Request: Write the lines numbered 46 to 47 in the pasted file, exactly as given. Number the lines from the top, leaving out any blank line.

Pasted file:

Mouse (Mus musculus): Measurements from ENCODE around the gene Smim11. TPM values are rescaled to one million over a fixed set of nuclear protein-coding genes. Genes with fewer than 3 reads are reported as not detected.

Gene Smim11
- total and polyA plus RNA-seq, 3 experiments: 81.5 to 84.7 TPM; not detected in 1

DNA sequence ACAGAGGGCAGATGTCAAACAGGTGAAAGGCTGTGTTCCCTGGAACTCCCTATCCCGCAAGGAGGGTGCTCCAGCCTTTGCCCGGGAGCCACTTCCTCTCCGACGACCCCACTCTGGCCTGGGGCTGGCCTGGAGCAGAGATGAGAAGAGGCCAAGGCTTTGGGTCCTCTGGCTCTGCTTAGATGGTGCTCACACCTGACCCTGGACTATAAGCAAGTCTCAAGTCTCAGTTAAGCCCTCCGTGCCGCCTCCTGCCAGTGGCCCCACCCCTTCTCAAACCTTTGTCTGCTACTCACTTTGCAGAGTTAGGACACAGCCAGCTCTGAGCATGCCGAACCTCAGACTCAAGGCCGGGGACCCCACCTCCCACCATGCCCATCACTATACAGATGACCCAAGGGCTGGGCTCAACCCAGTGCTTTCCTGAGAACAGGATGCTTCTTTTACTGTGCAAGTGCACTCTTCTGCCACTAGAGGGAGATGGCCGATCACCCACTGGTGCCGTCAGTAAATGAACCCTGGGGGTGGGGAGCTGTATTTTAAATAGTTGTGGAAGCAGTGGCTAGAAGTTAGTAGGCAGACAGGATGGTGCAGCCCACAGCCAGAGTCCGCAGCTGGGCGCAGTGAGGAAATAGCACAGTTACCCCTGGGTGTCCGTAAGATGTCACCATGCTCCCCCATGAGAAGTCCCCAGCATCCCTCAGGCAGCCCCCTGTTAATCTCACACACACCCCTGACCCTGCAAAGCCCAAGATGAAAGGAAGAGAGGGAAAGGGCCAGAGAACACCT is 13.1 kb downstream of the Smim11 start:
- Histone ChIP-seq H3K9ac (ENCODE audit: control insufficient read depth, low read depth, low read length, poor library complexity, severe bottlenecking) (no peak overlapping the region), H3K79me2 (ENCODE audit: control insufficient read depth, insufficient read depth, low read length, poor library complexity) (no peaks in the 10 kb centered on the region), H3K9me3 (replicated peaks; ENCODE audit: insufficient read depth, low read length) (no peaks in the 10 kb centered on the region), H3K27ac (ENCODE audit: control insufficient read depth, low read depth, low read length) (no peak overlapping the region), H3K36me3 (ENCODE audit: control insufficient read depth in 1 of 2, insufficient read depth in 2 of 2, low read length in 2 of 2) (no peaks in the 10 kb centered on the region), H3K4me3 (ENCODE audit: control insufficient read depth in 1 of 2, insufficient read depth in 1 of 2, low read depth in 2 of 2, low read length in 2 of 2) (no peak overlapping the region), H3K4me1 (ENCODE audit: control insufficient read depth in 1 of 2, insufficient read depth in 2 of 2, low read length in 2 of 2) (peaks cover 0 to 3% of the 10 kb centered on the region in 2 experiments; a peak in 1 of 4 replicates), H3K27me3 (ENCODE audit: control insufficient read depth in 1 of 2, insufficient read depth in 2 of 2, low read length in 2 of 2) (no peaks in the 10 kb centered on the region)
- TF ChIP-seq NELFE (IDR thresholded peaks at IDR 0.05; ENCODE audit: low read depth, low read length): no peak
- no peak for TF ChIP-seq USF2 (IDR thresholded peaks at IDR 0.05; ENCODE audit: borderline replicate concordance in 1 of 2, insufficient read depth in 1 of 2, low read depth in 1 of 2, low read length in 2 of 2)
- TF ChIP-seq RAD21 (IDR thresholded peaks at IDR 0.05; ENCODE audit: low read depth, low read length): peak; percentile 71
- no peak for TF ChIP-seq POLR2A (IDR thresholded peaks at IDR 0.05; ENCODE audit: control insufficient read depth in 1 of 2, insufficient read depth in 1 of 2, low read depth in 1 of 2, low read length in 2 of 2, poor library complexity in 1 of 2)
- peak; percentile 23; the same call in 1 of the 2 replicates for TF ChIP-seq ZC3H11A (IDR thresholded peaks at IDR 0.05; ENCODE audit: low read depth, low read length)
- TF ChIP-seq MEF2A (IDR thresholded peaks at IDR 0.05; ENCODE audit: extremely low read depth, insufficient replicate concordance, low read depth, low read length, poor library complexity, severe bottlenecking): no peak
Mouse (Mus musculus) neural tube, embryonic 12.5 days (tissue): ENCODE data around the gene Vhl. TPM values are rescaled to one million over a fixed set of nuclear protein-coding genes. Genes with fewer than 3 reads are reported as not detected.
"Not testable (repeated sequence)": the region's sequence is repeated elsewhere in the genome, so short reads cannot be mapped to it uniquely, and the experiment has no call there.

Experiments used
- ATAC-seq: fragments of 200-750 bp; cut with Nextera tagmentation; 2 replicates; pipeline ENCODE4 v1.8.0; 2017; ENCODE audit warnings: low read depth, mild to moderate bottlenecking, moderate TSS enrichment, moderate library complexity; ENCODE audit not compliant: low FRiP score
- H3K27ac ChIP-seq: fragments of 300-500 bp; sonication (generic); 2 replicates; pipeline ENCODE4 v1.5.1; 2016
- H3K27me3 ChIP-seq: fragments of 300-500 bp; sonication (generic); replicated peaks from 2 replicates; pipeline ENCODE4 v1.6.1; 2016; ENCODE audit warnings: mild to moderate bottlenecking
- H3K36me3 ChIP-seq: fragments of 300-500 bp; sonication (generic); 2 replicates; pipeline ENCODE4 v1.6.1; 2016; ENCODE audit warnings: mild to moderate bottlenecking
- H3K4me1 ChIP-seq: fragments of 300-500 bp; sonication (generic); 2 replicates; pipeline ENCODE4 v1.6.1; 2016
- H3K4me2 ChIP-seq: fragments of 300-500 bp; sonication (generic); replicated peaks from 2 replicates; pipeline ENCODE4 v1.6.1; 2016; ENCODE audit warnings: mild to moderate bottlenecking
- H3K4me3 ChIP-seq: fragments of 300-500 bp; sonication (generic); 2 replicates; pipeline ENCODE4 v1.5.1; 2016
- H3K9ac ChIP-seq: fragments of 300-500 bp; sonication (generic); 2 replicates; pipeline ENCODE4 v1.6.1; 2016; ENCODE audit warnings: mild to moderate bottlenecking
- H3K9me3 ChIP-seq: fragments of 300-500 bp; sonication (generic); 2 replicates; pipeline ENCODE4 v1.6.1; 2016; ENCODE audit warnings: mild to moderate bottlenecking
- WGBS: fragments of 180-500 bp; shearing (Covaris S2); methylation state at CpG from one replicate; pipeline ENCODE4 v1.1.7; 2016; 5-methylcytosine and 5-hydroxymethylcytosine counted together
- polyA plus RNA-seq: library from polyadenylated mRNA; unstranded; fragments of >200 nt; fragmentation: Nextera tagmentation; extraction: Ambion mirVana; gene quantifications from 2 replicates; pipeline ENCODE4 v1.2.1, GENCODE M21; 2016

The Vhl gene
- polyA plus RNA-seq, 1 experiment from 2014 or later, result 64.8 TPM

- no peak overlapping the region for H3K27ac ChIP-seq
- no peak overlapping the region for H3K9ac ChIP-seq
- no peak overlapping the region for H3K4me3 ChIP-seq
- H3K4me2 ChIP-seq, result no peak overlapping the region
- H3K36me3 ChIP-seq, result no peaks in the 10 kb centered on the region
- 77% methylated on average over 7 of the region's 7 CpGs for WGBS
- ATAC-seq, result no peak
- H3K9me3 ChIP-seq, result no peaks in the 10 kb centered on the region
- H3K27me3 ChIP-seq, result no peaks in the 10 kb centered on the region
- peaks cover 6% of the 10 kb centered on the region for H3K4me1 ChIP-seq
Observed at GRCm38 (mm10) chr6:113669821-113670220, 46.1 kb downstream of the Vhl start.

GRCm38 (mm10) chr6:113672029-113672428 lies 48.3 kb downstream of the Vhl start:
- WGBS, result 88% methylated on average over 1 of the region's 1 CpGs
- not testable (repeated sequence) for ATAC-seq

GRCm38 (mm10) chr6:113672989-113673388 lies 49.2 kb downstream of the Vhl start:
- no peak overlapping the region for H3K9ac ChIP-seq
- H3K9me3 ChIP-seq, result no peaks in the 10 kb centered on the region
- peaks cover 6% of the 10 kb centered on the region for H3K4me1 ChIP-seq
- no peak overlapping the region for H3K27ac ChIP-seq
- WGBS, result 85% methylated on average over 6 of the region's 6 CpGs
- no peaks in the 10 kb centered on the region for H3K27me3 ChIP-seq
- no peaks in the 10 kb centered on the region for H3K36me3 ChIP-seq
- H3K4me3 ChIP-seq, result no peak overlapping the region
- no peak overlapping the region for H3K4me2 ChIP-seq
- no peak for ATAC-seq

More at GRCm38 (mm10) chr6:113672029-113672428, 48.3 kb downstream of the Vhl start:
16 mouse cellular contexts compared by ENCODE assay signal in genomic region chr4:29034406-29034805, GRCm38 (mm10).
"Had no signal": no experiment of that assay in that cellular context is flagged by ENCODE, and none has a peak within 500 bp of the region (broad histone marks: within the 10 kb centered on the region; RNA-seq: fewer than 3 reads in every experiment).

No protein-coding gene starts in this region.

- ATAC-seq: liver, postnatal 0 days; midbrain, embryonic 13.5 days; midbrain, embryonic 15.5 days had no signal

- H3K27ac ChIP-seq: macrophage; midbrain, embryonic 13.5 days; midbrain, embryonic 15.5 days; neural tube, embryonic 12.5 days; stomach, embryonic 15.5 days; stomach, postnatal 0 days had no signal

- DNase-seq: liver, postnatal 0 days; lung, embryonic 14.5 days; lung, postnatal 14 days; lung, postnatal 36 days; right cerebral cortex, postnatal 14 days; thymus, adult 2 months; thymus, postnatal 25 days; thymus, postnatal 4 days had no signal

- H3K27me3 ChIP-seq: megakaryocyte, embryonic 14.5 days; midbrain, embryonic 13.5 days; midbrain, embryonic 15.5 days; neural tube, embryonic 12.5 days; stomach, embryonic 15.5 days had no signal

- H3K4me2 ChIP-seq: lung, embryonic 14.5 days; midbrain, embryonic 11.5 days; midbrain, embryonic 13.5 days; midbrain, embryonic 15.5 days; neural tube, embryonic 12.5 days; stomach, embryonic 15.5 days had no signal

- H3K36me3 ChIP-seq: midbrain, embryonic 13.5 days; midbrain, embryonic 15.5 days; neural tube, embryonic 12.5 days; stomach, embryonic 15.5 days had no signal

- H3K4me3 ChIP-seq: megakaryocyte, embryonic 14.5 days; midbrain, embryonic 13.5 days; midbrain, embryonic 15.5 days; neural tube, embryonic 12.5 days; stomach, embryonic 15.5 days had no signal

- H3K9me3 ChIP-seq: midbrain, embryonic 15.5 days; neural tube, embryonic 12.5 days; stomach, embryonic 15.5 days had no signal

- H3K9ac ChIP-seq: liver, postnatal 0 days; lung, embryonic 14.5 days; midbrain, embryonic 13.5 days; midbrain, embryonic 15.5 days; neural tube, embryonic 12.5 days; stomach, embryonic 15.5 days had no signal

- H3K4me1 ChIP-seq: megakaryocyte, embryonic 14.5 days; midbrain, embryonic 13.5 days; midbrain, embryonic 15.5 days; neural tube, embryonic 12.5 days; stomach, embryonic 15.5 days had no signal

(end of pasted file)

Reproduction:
- no peak overlapping the region for H3K27ac ChIP-seq
- WGBS, result 85% methylated on average over 6 of the region's 6 CpGs